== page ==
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cake question

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I want to bake a cake (hummingbird) that requires 3 round cake pans. I only have a tube pan, bundt pan, 9x13, & 1 square pan. Can I use any of those instead? what do you suggest? Also, will it cook the same?

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  1. What size cake pans for the recipe? Are they 9 x 2? By size I mean dimension and height. Half full pans, as called for by recipe, or fuller? I assume your tube pan capacity is based on it's dimension, the bundt pan is aprox. 12 cups, what size is your square, 8 x 8 x 2? Substituting cake pans is all mathematical calculations, based on volume. So let me know what your original cake pan size is and I'll figure it out.

    "Will it cook the same," if you adjust the baking time; I think you meant to say how long will it take to bake, right? There's no "real" formula for when things are done, I use visual indicators. That's why, in baking, formulas state, for example, 25-35 minutes. That reasoning is based on a number of factors. If you change the circumference or depth of your pan, the result will be a necessary adjustment in baking time.

    2 Replies
    1. re: bushwickgirl

      recipe is for 3 -9"round pans. I have an 8"square. I was thinking of using the tube pan, just want to be sure it will bake okay. Obviously just wont have layers.

      1. re: pamd

        I assume the cake pans are to be filled half way, which gives you about 12 cups of batter, based on 9 x 9 x 2. If your pans are only 9 x 9 x 1/12, that gives you 9 cups of batter. Your recipe probably does not specify pan height. I checked a few hummingbird cake recipes and it looks to me like 9 cups of batter. The tube pan, depending on your size, (some of them can hold up to 16 cups of batter but that's full measurement, half full would be 8 cups.) The tube pan probably won't be big enough. Easy way to check: fill it with water (to the rim) and then measure the water and divide that measurement in half. The measurement you get is how much batter the pan will hold, half full. If it works out that the tube pan hold 8 cups of batter and you have only one cup left over, I'd put it in. One cup of batter is not going to make much difference.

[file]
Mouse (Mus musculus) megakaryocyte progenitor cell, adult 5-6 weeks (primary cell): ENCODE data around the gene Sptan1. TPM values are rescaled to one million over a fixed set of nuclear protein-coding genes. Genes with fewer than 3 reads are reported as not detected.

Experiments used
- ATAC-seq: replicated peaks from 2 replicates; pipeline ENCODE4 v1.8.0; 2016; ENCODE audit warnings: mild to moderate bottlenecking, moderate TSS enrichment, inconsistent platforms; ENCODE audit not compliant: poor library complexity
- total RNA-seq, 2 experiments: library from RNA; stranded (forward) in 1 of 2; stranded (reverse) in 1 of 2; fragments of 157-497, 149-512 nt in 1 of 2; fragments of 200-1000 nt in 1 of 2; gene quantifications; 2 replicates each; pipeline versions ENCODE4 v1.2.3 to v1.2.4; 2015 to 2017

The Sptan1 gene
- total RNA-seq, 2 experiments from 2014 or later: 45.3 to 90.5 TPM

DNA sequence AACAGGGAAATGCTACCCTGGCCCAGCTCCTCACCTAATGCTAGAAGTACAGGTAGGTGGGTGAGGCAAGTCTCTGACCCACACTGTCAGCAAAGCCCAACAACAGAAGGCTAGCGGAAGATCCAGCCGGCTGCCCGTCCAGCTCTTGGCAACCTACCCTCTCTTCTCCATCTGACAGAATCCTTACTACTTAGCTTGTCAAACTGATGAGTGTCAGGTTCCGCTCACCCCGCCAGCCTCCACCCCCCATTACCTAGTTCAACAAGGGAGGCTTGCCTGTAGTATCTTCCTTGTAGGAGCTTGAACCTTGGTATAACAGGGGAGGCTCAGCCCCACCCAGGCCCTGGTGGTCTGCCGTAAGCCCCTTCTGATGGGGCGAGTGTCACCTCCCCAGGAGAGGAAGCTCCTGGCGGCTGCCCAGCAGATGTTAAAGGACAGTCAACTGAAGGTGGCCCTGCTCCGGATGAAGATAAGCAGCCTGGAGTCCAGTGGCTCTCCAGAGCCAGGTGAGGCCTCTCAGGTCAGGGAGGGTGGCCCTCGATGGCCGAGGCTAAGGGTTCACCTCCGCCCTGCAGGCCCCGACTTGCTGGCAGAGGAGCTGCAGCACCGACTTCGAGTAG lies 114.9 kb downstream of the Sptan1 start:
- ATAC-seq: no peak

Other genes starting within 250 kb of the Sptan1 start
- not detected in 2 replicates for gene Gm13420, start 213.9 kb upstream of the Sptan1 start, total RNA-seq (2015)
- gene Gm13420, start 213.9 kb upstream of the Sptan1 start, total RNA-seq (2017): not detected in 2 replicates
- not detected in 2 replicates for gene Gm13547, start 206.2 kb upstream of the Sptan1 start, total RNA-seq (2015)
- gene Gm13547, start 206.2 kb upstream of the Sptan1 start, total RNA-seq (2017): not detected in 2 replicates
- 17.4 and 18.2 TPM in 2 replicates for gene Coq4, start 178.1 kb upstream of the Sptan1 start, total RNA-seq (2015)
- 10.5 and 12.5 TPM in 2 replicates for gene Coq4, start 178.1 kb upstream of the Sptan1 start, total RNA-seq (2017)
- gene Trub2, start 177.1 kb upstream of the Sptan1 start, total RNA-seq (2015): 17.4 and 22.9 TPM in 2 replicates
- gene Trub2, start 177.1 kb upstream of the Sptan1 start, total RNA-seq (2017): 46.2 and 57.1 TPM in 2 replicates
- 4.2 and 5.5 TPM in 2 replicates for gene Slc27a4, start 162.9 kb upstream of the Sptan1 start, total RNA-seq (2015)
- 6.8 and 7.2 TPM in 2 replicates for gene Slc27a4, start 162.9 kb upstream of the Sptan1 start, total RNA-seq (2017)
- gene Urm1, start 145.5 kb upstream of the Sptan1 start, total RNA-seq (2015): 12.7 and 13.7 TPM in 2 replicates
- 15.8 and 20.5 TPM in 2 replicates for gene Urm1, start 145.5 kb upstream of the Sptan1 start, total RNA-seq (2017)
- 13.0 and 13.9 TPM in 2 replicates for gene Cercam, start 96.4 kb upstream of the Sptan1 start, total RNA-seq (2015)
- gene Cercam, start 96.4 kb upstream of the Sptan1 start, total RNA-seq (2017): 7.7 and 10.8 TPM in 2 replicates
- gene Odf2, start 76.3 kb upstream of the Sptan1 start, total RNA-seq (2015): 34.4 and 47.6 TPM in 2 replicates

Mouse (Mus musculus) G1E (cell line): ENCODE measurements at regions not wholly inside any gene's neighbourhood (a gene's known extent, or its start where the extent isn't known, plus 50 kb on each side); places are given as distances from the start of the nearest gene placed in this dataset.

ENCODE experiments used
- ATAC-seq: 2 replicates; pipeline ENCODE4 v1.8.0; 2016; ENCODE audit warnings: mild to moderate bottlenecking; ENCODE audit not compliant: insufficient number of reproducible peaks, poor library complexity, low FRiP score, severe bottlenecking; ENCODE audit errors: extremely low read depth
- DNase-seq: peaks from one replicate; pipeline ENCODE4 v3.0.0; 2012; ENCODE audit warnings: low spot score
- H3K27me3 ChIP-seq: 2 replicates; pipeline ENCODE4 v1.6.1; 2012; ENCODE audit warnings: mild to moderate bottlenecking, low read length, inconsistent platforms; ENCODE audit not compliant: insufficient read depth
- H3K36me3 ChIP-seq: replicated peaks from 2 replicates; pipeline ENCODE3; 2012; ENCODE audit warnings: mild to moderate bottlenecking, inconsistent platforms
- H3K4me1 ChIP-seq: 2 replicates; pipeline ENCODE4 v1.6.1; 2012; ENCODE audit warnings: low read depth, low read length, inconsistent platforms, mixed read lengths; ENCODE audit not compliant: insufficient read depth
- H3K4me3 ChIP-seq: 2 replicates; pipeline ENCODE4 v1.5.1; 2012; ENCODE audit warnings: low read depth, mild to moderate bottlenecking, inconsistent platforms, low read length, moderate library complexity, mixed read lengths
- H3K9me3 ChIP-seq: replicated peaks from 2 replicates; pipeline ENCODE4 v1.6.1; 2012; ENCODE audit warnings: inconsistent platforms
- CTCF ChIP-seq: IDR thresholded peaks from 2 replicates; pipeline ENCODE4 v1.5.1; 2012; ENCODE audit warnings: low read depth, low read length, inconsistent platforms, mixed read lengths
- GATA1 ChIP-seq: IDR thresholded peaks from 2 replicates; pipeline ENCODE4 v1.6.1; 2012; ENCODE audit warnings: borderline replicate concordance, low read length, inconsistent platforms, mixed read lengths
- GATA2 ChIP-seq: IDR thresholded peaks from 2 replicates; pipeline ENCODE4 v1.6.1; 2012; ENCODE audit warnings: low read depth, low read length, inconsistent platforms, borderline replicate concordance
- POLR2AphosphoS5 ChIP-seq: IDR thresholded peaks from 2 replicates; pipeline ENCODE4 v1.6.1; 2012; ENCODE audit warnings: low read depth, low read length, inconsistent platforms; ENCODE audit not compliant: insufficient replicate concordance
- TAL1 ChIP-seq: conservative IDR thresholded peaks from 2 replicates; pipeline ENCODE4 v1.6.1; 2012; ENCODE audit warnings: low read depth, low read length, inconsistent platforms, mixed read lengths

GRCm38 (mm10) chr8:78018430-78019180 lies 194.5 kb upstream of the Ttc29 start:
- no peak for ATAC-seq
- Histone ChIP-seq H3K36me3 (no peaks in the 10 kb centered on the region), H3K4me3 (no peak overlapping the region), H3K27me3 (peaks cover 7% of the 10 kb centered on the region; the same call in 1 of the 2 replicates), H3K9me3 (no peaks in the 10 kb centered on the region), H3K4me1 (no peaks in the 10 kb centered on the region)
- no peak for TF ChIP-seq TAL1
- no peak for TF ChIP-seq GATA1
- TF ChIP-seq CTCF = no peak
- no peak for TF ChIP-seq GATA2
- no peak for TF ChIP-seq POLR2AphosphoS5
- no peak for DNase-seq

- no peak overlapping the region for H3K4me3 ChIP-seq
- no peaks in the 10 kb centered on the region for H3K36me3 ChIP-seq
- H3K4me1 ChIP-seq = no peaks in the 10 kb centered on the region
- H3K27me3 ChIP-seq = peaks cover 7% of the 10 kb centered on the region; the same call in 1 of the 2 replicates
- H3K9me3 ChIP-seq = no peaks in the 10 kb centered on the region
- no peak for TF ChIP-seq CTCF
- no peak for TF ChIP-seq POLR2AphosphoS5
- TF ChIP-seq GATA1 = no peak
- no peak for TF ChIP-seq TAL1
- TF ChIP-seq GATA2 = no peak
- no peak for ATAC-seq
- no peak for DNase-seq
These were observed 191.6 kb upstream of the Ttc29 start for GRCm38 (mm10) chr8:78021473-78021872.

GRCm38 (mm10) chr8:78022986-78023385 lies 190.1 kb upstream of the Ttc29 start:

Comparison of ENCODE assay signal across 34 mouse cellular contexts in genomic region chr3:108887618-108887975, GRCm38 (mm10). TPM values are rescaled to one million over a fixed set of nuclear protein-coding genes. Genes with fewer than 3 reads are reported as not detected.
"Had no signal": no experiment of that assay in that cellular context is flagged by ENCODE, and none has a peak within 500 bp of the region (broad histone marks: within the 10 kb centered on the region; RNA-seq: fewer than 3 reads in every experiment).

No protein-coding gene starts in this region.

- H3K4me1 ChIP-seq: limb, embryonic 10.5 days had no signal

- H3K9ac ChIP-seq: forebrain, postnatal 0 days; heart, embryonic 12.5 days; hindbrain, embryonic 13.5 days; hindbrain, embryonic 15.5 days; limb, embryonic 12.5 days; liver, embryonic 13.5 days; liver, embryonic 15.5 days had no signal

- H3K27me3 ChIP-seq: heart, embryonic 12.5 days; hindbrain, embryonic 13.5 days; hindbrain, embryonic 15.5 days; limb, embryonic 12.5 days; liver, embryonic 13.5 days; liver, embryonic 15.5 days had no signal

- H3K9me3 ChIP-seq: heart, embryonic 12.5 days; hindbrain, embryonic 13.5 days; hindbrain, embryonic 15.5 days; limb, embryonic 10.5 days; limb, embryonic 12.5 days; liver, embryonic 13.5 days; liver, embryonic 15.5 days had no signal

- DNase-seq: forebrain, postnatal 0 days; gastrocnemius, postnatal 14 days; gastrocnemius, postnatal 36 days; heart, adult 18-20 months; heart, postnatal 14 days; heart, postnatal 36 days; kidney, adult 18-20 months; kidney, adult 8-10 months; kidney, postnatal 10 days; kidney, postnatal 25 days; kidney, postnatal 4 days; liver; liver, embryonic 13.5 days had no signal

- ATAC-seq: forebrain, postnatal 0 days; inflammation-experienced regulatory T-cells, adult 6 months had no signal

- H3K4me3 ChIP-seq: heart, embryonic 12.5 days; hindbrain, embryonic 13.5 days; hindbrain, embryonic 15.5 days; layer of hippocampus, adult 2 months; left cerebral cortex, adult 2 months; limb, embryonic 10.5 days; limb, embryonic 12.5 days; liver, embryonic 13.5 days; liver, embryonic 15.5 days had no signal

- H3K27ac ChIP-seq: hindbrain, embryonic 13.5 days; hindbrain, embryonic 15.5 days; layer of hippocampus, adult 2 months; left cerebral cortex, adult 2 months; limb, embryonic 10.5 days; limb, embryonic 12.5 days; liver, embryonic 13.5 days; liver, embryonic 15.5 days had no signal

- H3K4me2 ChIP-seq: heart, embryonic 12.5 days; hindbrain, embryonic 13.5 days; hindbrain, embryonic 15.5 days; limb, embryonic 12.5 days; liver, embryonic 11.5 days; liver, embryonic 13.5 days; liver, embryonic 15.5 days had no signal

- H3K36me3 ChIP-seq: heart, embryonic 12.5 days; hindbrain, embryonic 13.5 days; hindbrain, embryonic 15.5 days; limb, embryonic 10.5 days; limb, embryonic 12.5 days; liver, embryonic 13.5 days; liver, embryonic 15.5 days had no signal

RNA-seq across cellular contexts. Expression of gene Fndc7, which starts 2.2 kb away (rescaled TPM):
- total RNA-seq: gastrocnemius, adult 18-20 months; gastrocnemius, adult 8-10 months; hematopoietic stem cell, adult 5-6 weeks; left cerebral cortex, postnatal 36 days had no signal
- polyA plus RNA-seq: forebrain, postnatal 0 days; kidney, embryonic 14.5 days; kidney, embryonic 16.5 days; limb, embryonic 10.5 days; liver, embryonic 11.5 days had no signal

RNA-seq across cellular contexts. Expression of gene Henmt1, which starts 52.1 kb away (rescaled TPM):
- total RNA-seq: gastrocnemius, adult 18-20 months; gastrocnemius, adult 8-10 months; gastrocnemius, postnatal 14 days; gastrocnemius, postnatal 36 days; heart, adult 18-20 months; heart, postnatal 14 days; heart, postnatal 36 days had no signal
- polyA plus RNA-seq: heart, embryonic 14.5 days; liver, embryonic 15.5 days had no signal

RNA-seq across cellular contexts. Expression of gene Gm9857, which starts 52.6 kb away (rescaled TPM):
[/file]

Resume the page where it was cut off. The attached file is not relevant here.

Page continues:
This is not the mathamatical calcuation I promised but it's the easiest wasy to do it. Who wants to do math, anyway.

        Or you can just fill the tube pan half way, measure the rest of the batter and, if you've got four cups left, (based on 12 cups) put it into your square 8 x 8, should give you a half full pan. Any less batter than three cups, make cupcakes.

        It'll bake just fine. The time will be longer for the tube pan than the rounds. The tube pan has less exposed surface, just keep an eye out and check it for doneness. Do not change the oven temp. whatever you do, unless the tube pan is glass.

    2. Here's a site that might help--but, you'll have to do some math! Faced with this I'd buy a couple new pans. But then when I read OP's post I thought the cake was to be *shaped* like a hummingbird--like some of the cut-and-arrange-pieces Wilton cakes!

      2 Replies
      1. re: BangorDin

        You forgot the link, Bangor, are you talking about this?
        http://www.baking911.com/pantry/subst...

        Are you in Bangor ME?

      2. I'm too lazy to go a googling right now....what's a hummingbird cake?

        1 Reply
        1. re: 16crab

          It seems (I say seems because I'd never heard of it before today) that it's a Southern cake made with crushed pineapple, chopped bananas and pecans. I'm excused from knowing because I'm from New England, where pecans don't grow.
          Try www.joyofbaking.com for the recipe, it looks really good.